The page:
Battling the phobia of GMOs


The opposition to genetically modified organisms (GMOs) is mounting another charge, this time through various state ballots designed to put into law the mandatory labeling of GMO-derived ingredients in food.

Even Minnesota-bred mosquitoes are not this persistent, so what are the real issues?

Origin of the problem.

In essence, the root of the problem (which, as we will see, is not a problem) has two components.

First, there is this pervasive myth that natural is better. This thinking ignores the fact that everything we do is in defiance of Mother Nature. This is particularly true of agriculture where nothing that we do is natural, from the selection 12,000 years ago of a mutant grass (wheat) whose plants do not drop their seeds, to monoculture, and milking machines.

Second, is a blatant ignorance of basic science. Ignorance breeds fear, and fear breeds opposition.

GMO background.

So what are GMOs? At the risk of being a bit simplistic, the process behind GMOs is straightforward: find a useful gene and insert it into the DNA of an organism you care about.

Genetic modifications have long been practiced by humans using breeding and (unnatural) selection. This is how we took a domesticated ruminant that produced less than 2,000 pounds of milk per year and created the modern dairy cow, many of whom now produce in excess of 30,000 pounds of milk per year.

What’s ‘natural.’

The ironic thing with GMOs is that it is arguably one of the most “natural” things that we have ever done in agriculture.

The insertion of a foreign gene in the genome of another species is exactly what nature does trillions of time per day whenever viruses invade their hosts.

A few GMO traits.

Perhaps the best known genetic modification is that involving the gene that codes the Bt toxin.

The ‘Bt’ comes from the bacteria Bacillus Thuringiensis. This toxin has the beautiful property of killing caterpillars while being completely harmless to humans. Crops with the Bt gene are much more resistant to many caterpillars and, hence, require far less insecticide.

Genetic engineering has many more applications. Geneticists have now inserted genes that produce drought-resistant wheat, and rice that contains substantial amount of vitamin A.

Conventional rice is highly deficient in vitamin A and when consumed in large amounts — as by poor people in developing countries — has long been associated with a disease that results in blindness and hundreds of thousands of death worldwide.

We are now testing GMO bananas that are wilt resistant, hence able to withstand the bacterium Xanthomonas campestris.

GM animals are widely used in medical research. A malaria resistant mosquito is under development. As you might know, malaria is a disease that is widespread in tropical and subtropical regions, resulting in an estimated 225 million cases and up to 1.2 million deaths per year.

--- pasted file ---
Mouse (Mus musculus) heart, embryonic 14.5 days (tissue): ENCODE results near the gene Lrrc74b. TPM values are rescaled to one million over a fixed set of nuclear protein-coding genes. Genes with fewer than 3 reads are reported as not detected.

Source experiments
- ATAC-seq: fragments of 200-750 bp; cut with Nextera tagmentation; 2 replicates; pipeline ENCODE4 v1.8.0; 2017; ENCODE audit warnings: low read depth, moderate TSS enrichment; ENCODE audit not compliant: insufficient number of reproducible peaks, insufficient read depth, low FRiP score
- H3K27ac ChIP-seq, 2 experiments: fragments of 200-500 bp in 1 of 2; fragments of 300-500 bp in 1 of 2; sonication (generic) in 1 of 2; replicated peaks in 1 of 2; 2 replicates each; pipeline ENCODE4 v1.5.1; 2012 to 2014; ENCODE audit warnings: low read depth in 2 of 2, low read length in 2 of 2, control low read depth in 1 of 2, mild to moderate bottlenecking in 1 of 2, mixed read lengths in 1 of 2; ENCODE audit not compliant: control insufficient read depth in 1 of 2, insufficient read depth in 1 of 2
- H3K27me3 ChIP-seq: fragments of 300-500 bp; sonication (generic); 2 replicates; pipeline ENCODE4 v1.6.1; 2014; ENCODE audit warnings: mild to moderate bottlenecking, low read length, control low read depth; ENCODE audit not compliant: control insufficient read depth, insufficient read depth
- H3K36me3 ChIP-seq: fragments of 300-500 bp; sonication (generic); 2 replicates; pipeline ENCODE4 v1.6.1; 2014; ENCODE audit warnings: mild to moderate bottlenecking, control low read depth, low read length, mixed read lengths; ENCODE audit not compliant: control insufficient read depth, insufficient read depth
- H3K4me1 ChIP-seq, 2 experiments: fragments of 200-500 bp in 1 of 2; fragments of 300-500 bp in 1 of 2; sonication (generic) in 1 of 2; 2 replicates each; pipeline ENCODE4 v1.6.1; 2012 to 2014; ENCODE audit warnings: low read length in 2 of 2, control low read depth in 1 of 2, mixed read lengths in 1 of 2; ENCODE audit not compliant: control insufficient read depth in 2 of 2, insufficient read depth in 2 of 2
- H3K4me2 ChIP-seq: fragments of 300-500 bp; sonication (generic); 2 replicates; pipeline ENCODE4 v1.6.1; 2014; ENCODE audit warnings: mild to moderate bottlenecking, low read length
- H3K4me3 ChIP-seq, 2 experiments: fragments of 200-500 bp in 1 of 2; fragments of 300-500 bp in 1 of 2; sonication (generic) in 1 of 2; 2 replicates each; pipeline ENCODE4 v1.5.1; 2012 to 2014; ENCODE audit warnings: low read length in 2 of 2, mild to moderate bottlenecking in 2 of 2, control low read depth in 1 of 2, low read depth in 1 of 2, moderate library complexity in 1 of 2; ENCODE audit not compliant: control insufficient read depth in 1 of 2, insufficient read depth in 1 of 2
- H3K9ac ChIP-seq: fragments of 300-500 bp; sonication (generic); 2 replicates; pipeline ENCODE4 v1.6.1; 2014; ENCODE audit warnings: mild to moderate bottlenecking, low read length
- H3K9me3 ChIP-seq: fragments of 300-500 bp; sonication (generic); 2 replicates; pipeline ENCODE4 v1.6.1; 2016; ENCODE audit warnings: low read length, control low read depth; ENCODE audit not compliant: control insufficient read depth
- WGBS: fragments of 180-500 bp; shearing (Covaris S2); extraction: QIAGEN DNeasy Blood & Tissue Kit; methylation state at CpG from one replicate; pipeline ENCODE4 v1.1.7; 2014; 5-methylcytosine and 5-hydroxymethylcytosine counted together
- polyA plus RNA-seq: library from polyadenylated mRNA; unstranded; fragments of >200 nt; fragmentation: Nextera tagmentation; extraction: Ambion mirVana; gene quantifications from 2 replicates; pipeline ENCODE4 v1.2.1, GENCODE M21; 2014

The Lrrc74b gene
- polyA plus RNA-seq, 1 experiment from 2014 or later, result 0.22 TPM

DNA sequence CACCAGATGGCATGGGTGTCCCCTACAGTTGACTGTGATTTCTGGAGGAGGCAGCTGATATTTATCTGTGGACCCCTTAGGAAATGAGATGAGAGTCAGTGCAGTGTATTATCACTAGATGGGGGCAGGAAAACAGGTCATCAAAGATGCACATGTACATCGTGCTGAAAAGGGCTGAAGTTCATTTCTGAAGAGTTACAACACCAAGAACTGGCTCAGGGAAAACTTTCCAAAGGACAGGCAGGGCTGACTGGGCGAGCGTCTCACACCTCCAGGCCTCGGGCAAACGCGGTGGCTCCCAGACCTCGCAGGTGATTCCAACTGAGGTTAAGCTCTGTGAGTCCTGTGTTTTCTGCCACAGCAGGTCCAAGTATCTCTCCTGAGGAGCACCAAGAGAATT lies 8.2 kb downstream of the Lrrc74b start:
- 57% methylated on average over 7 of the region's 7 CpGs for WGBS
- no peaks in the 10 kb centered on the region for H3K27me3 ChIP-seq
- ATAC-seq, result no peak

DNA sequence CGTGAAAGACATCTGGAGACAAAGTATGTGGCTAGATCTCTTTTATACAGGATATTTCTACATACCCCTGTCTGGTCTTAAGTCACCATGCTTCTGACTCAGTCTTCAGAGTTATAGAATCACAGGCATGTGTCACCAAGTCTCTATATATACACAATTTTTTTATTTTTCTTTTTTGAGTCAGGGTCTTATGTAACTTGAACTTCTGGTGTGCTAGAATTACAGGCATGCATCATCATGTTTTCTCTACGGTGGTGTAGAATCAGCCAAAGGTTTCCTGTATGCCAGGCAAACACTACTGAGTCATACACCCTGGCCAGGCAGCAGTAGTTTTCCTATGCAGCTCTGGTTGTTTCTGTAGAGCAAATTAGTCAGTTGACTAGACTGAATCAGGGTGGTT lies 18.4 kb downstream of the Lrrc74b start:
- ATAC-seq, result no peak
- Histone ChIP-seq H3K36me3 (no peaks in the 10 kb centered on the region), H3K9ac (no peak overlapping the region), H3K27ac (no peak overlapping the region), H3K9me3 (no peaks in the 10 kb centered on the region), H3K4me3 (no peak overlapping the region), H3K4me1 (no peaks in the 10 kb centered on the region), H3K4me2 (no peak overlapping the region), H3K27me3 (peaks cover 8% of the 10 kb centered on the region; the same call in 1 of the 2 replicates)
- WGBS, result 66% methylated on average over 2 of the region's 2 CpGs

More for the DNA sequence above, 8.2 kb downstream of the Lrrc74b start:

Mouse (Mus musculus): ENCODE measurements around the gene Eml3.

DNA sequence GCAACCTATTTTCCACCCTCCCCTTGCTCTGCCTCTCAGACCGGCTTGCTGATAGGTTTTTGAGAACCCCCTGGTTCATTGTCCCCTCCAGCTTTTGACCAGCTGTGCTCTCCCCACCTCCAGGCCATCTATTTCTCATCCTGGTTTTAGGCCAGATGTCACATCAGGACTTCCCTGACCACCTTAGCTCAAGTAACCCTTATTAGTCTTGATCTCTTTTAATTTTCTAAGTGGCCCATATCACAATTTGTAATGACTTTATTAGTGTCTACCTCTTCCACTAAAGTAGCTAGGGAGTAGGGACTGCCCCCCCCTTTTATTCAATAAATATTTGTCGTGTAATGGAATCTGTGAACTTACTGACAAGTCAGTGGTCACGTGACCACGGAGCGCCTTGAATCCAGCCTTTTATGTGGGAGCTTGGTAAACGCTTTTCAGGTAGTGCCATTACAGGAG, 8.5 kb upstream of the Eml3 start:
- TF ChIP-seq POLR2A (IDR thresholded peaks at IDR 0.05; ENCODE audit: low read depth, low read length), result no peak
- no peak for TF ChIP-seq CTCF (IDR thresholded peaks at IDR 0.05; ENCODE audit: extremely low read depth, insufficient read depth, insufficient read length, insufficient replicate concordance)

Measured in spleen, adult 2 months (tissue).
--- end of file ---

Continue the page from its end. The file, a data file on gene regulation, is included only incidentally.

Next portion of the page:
Despite these positive facts and applications, the opposition to GMOs uses one of the following three arguments.

Argument 1: the biotech industry is profiting from poor farmers. The argument goes along that farmers are forced to buy the patent-protected seeds year after year.

The problem is that nobody, not even “evil” Monsanto can force farmers to use their seeds. Farmers willingly buy them because they generate a better return.

The seeds carry a greater price: This is the reward for the businesses and people who took the risk and invested huge amounts of money and knowledge in developing the new technologies.

But the farmers as well as the rest of us also reap some of the benefits. That’s how a capitalist economy works. That’s why we have iPhones.

Argument 2: GMOs are not ‘natural’. As I have explained already, the underlying process used to produce GMOs is in fact quite natural. But this doesn’t matter because ‘natural’ does not imply ‘better.’

In fact, there are plenty of examples of living things that are very much unnatural, but that are highly appreciated by (some) human beings. Does anyone think that a Chihuahua is natural?

Argument 3: GMOs are a threat to human health and the environment. Unfortunately, scientists have looked into this for decades and have found no basis for concern.

Depending on the trait involved, GMOs are regulated by the FDA, USDA, and EPA. After years of testing, the conclusion could not be any clearer: We cannot detect any risk associated with the approved GMOs.

Feeding the fears.

Recently, I conducted extensive research on dihydrogen monoxide and I have concluded that this chemical, widely present in our food, should be regulated, labeled perhaps even banned.